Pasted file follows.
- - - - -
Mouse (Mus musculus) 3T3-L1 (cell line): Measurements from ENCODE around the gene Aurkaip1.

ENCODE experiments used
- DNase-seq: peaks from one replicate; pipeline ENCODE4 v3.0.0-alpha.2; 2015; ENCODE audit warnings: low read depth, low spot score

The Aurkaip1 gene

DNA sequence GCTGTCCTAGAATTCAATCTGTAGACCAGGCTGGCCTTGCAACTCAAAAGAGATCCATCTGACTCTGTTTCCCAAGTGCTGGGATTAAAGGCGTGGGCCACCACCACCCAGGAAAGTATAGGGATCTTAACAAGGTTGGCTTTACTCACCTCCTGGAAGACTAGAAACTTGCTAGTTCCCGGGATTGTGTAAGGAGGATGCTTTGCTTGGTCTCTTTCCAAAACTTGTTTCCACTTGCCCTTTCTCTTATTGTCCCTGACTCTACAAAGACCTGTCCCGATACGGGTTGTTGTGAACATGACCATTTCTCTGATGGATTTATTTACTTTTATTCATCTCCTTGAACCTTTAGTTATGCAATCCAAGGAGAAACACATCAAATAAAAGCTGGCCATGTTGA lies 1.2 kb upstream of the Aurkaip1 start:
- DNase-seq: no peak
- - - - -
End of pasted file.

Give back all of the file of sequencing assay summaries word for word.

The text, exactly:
Mouse (Mus musculus) 3T3-L1 (cell line): Measurements from ENCODE around the gene Aurkaip1.

ENCODE experiments used
- DNase-seq: peaks from one replicate; pipeline ENCODE4 v3.0.0-alpha.2; 2015; ENCODE audit warnings: low read depth, low spot score

The Aurkaip1 gene

DNA sequence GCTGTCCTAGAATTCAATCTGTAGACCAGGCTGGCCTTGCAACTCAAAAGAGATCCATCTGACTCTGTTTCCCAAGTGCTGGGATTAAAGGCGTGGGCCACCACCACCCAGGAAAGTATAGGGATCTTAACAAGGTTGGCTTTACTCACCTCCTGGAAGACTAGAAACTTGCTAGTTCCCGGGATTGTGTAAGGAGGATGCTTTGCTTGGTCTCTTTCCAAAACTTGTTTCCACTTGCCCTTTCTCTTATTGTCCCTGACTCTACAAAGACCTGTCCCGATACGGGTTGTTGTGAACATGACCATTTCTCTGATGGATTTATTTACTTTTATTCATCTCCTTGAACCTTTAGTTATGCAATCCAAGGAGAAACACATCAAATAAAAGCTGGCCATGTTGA lies 1.2 kb upstream of the Aurkaip1 start:
- DNase-seq: no peak